Microarray experiments and data analyses.

To prepare RNA for microarray analyses, F. tularensis LVS, F. tularensis LVS+pFNLTP6gro, and F. tularensis LVS+pFNLTP6gro-0851 were grown at 37 °C with shaking to OD600 ~0.3–0.4. For rpoH overexpression experiments, bacterial cells were then harvested and RNA was extracted. For heat-shock-response experiments, the culture of F. tularensis LVS was split into two: one part of the culture was placed at 37 °C with shaking, whereas the other was incubated at 44 °C with shaking. After 30 min incubation, bacterial cells were harvested and RNA was extracted.

Reverse transcription and cDNA fluorescent labelling were performed for each sample on 3 μg of RNA according to the protocol provided by The Institute for Genomic Research (TIGR; http://pfgrc.jcvi.org). Briefly, the RNA was reverse-transcribed using Superscript II reverse transcriptase in the presence of amino-allyl-dUTP, dNTP and random primers, followed by coupling of cyanine dye (Cy3 or Cy5). Microarray hybridization and post-hybridization washings were performed according to the TIGR protocol. Briefly, after pre-hybridization of microarray slides, hybridization was performed in hybridization buffer (40 % formamide, 5× saline sodium citrate (SSC), 0.1 % SDS, 0.6 μg salmon sperm DNA μl−1) at 42 °C for 18 h in a hybridization chamber (Corning).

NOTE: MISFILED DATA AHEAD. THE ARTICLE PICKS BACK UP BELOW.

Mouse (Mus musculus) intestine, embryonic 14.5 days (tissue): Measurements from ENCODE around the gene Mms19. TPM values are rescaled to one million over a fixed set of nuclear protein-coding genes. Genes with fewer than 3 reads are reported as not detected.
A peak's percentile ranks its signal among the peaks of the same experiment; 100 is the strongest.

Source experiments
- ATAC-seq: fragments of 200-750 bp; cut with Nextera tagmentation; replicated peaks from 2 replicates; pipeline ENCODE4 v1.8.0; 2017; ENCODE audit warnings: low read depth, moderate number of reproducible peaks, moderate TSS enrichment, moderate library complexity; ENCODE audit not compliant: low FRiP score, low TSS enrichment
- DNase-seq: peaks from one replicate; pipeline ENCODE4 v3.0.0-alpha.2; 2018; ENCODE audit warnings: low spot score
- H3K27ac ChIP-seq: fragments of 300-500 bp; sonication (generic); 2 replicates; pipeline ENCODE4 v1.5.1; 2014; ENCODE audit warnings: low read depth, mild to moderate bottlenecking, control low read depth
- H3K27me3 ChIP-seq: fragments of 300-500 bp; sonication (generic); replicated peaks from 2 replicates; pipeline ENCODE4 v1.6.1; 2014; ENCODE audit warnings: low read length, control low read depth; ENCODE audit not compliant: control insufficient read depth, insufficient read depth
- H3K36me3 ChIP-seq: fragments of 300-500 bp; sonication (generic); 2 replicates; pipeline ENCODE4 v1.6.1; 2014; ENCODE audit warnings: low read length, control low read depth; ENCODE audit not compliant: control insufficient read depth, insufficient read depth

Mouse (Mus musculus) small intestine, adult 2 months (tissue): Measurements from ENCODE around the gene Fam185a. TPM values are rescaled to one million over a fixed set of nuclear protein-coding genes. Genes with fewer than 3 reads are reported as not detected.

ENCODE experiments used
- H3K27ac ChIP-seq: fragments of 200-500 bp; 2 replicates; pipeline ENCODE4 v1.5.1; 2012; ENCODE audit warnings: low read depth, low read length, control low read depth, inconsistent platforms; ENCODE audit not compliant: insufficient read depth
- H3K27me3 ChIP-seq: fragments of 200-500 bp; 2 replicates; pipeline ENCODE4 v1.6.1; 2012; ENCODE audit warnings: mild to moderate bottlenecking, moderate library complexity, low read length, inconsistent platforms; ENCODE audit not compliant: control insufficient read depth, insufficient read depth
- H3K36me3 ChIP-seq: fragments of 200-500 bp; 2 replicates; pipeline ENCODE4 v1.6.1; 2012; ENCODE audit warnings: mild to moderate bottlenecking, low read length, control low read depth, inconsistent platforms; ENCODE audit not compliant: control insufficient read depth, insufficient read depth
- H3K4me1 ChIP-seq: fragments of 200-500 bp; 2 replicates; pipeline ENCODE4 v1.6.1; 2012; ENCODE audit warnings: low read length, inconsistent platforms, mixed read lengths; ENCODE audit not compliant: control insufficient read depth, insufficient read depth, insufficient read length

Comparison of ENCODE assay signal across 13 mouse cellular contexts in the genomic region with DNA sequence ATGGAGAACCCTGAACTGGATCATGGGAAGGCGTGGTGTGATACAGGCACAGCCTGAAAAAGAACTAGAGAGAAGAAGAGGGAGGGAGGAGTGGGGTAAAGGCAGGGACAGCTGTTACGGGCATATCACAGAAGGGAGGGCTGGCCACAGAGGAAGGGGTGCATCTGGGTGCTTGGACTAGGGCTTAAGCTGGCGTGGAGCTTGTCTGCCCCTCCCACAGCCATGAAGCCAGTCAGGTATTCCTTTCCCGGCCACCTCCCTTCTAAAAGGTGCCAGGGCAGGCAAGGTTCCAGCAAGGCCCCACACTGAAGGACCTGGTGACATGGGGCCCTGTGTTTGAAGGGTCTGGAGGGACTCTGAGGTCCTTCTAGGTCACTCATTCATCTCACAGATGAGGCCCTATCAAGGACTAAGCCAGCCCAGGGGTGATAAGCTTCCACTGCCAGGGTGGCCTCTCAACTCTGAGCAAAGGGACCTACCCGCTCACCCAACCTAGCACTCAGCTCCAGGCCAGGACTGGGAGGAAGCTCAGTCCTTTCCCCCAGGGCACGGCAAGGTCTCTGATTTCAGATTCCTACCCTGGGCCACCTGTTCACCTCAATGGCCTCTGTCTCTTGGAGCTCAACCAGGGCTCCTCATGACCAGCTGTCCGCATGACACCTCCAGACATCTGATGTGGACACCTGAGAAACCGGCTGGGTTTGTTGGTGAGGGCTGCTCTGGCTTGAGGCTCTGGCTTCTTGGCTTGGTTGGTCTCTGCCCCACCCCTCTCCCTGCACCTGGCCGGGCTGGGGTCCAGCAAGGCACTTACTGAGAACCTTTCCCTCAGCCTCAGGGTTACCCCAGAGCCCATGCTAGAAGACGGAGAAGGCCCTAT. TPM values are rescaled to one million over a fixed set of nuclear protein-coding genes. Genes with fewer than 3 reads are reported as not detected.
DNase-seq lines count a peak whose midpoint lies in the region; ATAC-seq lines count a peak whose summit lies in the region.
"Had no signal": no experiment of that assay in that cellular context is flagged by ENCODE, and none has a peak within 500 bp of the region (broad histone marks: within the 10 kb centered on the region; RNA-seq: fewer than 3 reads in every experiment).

The F. tularensis microarrays, provided by the Pathogen Functional Genomics Resource Center (PFGRC; Rockville, MD, USA), contain 2331 oligonucleotides (70-mer) with four replicates per oligonucleotide, representing all the ORFs of F. tularensis Schu S4 and F. tularensis LVS.

Microarrays were scanned with a Genepix 4000B scanner (Molecular Devices). To determine signal fluorescence intensities for each spot, TIFF images were analysed using the Spotfinder and Midas software (TIGR). Statistical analyses were performed using the Significance Analysis of Microarrays (SAM) software (Tusher et al., 2001). The number of genes with significantly modified expression was defined by performing a one-class analysis using a false discovery rate (FDR) of 0 %.

Two RNA extractions from independent experiments were done for each condition and each sample set was hybridized to two microarrays.